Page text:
As payers increasingly look to put a lid on drug costs—partly through formulary management—the decision by two leading pharmacy benefit managers to exclude Sanofi's big-sellers in diabetes took a serious toll in 2017.
Sanofi reported a U.S. diabetes sales decline of 29.5% in the fourth quarter and 22.8% for the year, to €730 million ($897 million) and €3.12 billion ($3.84 billion), respectively. In a note on the results, Bernstein analyst Tim Anderson wrote that Lantus and Toujeo sales were hit by CVS Health and UnitedHealthcare formulary exclusions.
On the flip side, specialty outfit Genzyme posted strong global growth, 16.8%, in the fourth quarter "due to contributions from the new immunology franchise," Anderson wrote.
The company launched atopic dermatitis drug Dupixent and rheumatoid arthritis drug Kevzara last year, and at the J.P. Morgan Healthcare Conference in January, executives said there's much more to come for those drugs after promising early results. For the full year, Genzyme's sales grew 15.2% to €5.67 billion ($6.97 billion) around the world.
All told, the company reported a 2017 sales increase of 5.7% at constant exchange rates to €35 billion ($43 billion). Its EPS for the year fell by less than a half of a percentage point to €5.54 ($6.81).
Sanofi is no stranger to commercial challenges in diabetes. Along with its peers in the field, the drugmaker has worked for years to reshape itself—in part through layoffs and M&A—and adapt to tough payer tactics.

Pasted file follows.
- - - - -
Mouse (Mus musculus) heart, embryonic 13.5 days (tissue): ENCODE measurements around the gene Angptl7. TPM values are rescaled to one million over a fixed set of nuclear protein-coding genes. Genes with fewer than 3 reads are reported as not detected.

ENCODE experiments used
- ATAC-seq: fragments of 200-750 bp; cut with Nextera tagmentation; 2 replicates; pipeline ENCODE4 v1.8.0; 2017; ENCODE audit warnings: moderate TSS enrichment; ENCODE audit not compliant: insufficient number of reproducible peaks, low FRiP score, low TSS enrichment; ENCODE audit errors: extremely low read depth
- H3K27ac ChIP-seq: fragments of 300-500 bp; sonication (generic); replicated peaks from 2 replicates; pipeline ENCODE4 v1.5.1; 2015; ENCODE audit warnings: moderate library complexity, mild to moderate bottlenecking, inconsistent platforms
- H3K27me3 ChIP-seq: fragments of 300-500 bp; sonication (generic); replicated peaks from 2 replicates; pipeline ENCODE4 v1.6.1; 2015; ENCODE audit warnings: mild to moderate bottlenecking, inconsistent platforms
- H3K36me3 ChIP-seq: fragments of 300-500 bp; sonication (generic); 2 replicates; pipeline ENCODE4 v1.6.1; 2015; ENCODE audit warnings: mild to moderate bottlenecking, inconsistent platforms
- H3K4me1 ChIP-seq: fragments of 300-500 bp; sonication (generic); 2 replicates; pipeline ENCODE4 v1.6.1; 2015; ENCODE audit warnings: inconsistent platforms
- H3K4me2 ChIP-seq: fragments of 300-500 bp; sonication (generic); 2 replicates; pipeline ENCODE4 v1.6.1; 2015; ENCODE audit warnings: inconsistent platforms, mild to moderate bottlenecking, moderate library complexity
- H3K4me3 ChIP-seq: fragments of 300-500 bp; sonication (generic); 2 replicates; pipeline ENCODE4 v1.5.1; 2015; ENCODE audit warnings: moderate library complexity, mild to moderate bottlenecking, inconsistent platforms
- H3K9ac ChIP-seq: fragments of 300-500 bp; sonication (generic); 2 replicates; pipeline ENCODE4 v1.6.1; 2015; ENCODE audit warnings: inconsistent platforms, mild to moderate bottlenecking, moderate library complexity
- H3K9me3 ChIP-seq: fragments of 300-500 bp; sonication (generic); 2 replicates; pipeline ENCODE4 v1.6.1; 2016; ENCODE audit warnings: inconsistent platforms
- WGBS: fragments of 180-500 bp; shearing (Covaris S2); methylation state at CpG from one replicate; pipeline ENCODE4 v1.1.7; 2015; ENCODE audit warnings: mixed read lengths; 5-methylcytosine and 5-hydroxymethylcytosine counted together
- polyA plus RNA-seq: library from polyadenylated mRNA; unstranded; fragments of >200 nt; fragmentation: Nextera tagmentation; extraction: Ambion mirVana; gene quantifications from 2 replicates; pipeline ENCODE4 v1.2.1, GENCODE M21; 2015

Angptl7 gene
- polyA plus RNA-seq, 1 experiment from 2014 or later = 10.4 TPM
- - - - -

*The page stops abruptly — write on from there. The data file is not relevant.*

Part of the corporate changes include a potential sale of Sanofi's European generics business; a deal is expected third quarter of this year, the drugmaker reported Wednesday. Sources recently told Reuters the unit could be worth $2.4 billion as two drugmakers and several private equity outfits compete for the outfit.
Despite all of the challenges it's facing, the drugmaker sees growth ahead, projecting 2018 EPS to increase between 2% and 5%. It plans to get there in part through new acquisitions inked recently for Bioverativ to the tune of $11 billion and Abylnx for $4.8 billion.
In notes released Wednesday, analysts pointed out that company's costs came in above expectations for the quarter. For the full year 2017, Sanofi boosted its R&D expenses 5.8% to €5.4 billion ($6.64 billion), in part for its SGLT1/2 program sotagliflozin. Last year, the drugmaker reported phase 3 data showing its drug cut blood glucose levels in Type 1 diabetes patients, plus helped them lose weight and lower their blood sugar, against placebo.